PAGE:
New methods to cardiac device design have been the focus of Ellen Roche's research. She worked in industry on embolic carotid filters, drug-eluting coronary stents, and delivery systems for trans-aortic valve bioprostheses. In this video Ellen discusses the Device-Based Solutions to Improve Cardiac Physiology and Hemodynamics in Heart Failure With Preserved Ejection Fraction.
Link to Article- https://www.jacc.org/doi/10.1016/j.jacbts.2021.06.002
• About half of patients who present with heart failure symptoms have heart failure with maintained ejection fraction.
• Clinical trials have not definitively proved that pharmacologic therapy reduces morbidity and mortality.
• Despite the fact that it is a hotly debated topic, no device-based therapy for heart failure with intact ejection fraction has been approved by the FDA.
• Atrial shunts, left ventricular expanders, mechanical circulatory support devices, and neurostimulators are all in the development stages.
Heart failure with preserved ejection fraction (HFpEF) has prompted the widespread development of device-based treatments due to its fast rising prevalence, high mortality and rehospitalization rates, and inadequacy of pharmaceutical therapy. HFpEF is a multifactorial disease with a variety of etiologies and phenotypes, characterized by decreased ventricular compliance, diastolic dysfunction, and heart failure symptoms despite normal ejection performance; these symptoms include pulmonary hypertension, limited cardiac reserve, autonomic imbalance, and exercise intolerance. Several forms of atrial shunts, left ventricular expanders, stimulation-based treatments, and mechanical circulatory support devices are now in development with the goal of treating the related mechanical or hemodynamic features to target one or more of these symptoms. Despite the fact that the majority of these options have showed promise in clinical or preclinical trials, no device-based therapy for the treatment of patients with HFpEF has yet to be authorized. The goal of this study is to go through the rationale behind each of these devices, as well as the results of the early testing phases, as well as the constraints and obstacles that come with clinical translation.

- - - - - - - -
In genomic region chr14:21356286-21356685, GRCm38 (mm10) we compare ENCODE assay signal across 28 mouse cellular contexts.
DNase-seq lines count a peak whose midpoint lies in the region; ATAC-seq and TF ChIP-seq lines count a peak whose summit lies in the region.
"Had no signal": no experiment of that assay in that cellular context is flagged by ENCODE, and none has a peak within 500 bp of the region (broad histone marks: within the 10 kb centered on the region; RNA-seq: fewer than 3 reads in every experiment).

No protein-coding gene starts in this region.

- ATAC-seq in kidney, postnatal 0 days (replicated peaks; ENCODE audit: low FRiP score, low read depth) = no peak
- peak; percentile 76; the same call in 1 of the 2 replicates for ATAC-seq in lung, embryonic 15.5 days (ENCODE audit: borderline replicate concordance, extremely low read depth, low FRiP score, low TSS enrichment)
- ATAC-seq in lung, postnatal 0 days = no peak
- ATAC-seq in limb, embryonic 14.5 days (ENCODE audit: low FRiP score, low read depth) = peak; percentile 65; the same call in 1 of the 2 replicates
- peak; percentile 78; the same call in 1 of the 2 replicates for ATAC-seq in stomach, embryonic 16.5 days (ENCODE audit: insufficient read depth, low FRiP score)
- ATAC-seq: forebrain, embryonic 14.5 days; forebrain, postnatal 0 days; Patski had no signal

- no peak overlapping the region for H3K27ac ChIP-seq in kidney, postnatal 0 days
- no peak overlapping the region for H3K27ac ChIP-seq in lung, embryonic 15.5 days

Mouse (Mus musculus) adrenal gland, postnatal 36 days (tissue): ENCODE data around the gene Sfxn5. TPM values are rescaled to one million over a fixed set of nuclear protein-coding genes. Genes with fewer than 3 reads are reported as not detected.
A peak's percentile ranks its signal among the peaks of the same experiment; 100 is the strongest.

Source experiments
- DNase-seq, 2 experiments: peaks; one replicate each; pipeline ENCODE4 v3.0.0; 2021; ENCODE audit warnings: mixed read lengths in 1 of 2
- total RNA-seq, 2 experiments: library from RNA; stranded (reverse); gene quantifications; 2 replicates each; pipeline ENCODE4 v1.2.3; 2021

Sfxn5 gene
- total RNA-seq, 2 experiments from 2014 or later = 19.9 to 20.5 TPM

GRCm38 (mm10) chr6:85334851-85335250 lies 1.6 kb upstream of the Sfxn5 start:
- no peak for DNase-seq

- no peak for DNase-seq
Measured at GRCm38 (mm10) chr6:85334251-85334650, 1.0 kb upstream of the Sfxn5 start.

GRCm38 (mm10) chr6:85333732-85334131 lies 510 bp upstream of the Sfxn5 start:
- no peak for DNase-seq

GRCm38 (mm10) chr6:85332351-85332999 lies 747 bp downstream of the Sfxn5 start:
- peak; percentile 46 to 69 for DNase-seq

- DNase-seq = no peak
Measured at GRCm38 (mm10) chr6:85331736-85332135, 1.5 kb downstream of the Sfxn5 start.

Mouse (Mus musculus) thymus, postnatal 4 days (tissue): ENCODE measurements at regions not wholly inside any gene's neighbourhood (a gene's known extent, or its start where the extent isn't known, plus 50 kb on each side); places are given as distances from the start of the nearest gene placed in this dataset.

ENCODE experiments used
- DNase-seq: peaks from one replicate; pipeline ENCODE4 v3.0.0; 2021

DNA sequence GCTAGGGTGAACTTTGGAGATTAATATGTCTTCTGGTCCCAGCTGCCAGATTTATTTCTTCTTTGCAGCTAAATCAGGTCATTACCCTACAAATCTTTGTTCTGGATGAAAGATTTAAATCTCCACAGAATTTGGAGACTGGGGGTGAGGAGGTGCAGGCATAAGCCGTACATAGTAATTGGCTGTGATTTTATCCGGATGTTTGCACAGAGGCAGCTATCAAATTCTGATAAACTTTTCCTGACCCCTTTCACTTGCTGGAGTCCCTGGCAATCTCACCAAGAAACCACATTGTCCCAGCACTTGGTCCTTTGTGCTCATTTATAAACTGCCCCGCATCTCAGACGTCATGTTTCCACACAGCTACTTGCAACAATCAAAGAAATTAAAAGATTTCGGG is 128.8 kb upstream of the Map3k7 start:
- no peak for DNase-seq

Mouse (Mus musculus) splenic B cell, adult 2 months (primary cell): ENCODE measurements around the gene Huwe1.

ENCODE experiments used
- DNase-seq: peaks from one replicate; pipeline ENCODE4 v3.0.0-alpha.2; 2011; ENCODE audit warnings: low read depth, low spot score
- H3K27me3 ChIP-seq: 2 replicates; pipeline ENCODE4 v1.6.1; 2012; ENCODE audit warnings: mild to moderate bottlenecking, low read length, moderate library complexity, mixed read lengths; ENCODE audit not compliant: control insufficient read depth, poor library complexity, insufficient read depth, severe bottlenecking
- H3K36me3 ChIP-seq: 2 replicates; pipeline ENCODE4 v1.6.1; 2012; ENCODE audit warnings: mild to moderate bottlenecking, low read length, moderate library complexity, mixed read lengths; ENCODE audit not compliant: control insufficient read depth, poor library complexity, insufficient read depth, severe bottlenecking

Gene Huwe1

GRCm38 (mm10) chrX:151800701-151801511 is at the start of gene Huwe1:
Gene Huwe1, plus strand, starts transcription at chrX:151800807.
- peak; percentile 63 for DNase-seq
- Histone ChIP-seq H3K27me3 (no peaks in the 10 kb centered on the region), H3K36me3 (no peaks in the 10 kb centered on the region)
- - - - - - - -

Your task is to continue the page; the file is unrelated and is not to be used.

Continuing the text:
Heart failure (HF) is a leading cause of death globally, resulting from the heart's inability to pump enough blood or fill sufficiently to meet the body's metabolic demands. It has a variety of etiologies, including cardiovascular illnesses, systemic morbidity, and genetic problems, and it is clinically identifiable by a wide range of symptoms caused by molecular, structural, and functional cardiac abnormalities (1,2).
Based on the left ventricular ejection fraction (LVEF), there are two basic phenotypes of HF: 1) HF with reduced ejection fraction (HFrEF) and 2) HF with preserved ejection fraction (HFpEF) (HFpEF). They are distinguished by LVEFs of 40 percent and 50 percent, respectively (3-6). The European Society of Cardiology's HF recommendations were updated to include a third phenotype of HF, HF with mid-range ejection fraction (HFmEF), which is defined by an LVEF of 40% to 49%. (7). Patients with HFmEF have developed as a borderline population since they were historically either excluded from the great majority of treatment trials for HF or included with categories with LVEF 40% or LVEF >49%. (8). Patients with HFmEF have a comparable risk of acquiring diabetes and atrial fibrillation as those with HFpEF, which is higher than those with HFrEF, according to recent studies. Patients with HFrEF and HFmEF, on the other hand, have a higher risk of ischemic heart disease than those with HFpEF (9).